This course was a pleasant surprise to say the least. I didn’t expect to learn so much about the history of health care as I did. I more or less expected to learn strictly about the current challenges we have in our health care system and how the people in the United States are affected by it. Additionally, I thought we would learn about how people in turn affect the health care system. Both of these were covered extensively, but so much more was covered to my great excitement.
Imagining a family member dying is something nobody wants to do. However, death is one of the few things that is guaranteed in the world. Many times, a person’s loved one will die or be put on life support unexpectedly, and it is the duty of their closest loved one to make all the big decisions… whether to resuscitate, pull the plug, or perform a risky procedure. This stressful decisions can be alleviated by having an “end of life” talk in which you talk to family members and loved ones about what action they would prefer to be taken if they are ever in such a dire situation. Many families are encouraged to have this talk, and my question is, what are the benefits to having this talk? Are there consequences? When is the best time to talk about this?
Robert Zussman, author of “The Patient in the Intensive Care Unit”, presents ideas about how a patient is treated in their final moments in the ICU and how they feel being apart of this treatment. Many times, doctors are criticized for seeming to lack empathy when their patients are in the ICU, especially as this is often seen as a patient’s last moments before passing. However, it can be argued that doctor’s really can’t do anything more once their patient enters ICU, so dedicating time to them rather than somebody who could be prevented from entering the ICU would seem unnecessary. My question is, do you think that there are additional means that can be taken to ensure the patient feels comfortable (well, more comfortable) in the ICU and make their, possibly last, hospital stay easier and less depressing?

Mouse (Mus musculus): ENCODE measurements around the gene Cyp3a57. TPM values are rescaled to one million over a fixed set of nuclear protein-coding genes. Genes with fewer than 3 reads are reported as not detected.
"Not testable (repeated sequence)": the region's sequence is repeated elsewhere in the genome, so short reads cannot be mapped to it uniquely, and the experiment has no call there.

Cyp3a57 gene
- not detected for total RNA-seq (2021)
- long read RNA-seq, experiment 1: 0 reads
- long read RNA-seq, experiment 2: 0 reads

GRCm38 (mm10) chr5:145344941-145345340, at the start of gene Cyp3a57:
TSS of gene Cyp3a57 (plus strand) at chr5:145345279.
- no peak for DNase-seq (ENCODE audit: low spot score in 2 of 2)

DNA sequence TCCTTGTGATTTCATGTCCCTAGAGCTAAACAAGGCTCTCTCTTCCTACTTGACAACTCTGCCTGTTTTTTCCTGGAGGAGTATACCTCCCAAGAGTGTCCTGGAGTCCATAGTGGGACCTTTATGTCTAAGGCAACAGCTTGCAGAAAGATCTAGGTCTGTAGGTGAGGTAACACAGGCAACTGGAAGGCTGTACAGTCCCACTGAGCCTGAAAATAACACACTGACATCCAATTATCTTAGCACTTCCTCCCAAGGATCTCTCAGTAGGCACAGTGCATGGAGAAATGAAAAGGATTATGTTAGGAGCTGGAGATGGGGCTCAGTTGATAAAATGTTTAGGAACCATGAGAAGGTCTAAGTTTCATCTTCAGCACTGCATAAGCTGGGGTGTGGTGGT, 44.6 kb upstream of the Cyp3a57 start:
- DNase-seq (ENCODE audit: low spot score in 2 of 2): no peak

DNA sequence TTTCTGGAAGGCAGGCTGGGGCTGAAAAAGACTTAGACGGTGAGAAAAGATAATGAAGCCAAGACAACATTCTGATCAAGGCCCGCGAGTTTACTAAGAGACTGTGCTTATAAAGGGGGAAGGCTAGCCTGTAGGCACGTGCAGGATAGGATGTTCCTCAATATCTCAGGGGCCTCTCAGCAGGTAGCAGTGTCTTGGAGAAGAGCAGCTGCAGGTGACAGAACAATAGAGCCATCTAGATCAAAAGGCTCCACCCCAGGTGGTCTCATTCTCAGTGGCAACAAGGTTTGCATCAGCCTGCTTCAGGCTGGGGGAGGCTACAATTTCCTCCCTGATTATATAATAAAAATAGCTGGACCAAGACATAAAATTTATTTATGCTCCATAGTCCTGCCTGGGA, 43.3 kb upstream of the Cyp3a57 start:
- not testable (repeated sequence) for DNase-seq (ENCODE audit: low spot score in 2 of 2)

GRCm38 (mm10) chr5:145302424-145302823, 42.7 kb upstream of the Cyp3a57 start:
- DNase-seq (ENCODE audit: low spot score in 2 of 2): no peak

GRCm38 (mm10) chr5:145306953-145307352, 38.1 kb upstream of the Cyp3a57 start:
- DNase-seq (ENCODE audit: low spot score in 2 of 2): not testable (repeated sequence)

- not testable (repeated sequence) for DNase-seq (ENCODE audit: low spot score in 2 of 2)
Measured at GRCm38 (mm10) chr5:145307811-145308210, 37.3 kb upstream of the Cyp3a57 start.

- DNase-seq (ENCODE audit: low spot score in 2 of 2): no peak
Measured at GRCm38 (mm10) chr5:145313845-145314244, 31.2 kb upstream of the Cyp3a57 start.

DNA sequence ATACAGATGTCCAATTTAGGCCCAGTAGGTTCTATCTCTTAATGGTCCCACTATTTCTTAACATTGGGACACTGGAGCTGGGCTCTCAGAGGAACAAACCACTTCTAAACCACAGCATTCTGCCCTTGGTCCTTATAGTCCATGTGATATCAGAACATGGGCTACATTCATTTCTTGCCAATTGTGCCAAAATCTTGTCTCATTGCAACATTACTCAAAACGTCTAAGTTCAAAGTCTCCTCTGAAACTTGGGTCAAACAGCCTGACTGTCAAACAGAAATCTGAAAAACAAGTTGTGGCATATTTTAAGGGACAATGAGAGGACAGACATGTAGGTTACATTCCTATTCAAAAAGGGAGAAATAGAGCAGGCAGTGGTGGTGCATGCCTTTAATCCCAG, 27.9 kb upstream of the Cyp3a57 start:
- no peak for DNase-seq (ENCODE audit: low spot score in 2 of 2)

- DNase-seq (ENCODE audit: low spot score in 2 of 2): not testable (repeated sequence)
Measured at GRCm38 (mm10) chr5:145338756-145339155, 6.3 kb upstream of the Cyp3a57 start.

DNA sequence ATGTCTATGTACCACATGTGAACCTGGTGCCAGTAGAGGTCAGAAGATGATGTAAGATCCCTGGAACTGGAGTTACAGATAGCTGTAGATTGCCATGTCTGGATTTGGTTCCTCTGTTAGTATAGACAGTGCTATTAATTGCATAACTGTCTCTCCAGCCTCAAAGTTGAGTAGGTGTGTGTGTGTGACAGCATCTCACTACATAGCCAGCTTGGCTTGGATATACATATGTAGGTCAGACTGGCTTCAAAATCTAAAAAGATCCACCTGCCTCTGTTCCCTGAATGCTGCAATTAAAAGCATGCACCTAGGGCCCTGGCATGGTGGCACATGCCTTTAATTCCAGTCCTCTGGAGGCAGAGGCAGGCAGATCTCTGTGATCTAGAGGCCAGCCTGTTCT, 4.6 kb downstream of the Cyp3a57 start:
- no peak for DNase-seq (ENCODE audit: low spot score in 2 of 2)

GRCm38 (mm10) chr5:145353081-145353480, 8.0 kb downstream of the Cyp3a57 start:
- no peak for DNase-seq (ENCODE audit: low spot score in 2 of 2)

In recent lectures, we have learned about the rising popularity of alternative medicines and their predominance in immigrants and minority cultures. In Richard Schiffman’s NY Times article, he looks into why many immigrants have turned to home remedies and alternative medicines rather than mainstream medicine despite its constant advancements.
One of the reasons stated in the article that many immigrants turn to alternative medicine and home remedies is because it is more familiar to them and offers a feeling that is reminiscent of home. Many immigrants feel a sense of security when using medical remedies that they are most familiar with. Additionally, trusting American health professionals is extremely difficult for many immigrants and minorities as they fear they will be taken advantage of or receive treatment that is inferior to that of a “real” American.